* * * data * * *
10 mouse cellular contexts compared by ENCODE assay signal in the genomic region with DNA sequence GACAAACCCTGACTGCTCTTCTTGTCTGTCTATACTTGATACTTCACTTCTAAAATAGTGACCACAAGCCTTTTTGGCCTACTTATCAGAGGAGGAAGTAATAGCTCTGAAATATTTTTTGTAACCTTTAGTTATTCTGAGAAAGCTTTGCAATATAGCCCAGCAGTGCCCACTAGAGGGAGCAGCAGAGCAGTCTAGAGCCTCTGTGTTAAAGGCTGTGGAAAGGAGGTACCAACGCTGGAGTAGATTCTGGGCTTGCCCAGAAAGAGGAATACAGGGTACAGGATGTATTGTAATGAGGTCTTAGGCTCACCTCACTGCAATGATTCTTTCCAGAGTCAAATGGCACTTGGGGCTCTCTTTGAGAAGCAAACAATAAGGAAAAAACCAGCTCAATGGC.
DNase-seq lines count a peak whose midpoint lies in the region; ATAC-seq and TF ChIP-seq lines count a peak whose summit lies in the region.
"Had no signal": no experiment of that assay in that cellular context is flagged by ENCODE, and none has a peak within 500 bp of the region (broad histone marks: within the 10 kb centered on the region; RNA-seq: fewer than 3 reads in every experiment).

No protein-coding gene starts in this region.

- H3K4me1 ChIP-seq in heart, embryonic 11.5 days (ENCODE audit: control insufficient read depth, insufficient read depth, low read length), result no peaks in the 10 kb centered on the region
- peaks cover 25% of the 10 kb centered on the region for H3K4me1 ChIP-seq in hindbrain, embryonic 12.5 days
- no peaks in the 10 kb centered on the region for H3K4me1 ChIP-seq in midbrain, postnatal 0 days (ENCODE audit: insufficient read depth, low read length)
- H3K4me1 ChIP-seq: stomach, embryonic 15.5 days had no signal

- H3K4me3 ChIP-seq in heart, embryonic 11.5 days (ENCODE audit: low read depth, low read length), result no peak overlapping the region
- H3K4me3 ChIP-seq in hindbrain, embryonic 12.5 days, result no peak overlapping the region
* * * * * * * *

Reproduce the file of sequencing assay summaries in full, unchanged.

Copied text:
10 mouse cellular contexts compared by ENCODE assay signal in the genomic region with DNA sequence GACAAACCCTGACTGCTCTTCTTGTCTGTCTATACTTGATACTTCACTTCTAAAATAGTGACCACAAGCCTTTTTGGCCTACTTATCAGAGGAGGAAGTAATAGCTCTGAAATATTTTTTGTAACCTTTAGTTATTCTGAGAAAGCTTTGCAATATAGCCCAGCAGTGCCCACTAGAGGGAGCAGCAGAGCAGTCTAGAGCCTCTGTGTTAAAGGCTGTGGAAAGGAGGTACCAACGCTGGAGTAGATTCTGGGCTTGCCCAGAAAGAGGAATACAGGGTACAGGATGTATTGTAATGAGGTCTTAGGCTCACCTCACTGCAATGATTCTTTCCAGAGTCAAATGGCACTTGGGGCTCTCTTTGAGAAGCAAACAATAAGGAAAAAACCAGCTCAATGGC.
DNase-seq lines count a peak whose midpoint lies in the region; ATAC-seq and TF ChIP-seq lines count a peak whose summit lies in the region.
"Had no signal": no experiment of that assay in that cellular context is flagged by ENCODE, and none has a peak within 500 bp of the region (broad histone marks: within the 10 kb centered on the region; RNA-seq: fewer than 3 reads in every experiment).

No protein-coding gene starts in this region.

- H3K4me1 ChIP-seq in heart, embryonic 11.5 days (ENCODE audit: control insufficient read depth, insufficient read depth, low read length), result no peaks in the 10 kb centered on the region
- peaks cover 25% of the 10 kb centered on the region for H3K4me1 ChIP-seq in hindbrain, embryonic 12.5 days
- no peaks in the 10 kb centered on the region for H3K4me1 ChIP-seq in midbrain, postnatal 0 days (ENCODE audit: insufficient read depth, low read length)
- H3K4me1 ChIP-seq: stomach, embryonic 15.5 days had no signal

- H3K4me3 ChIP-seq in heart, embryonic 11.5 days (ENCODE audit: low read depth, low read length), result no peak overlapping the region
- H3K4me3 ChIP-seq in hindbrain, embryonic 12.5 days, result no peak overlapping the region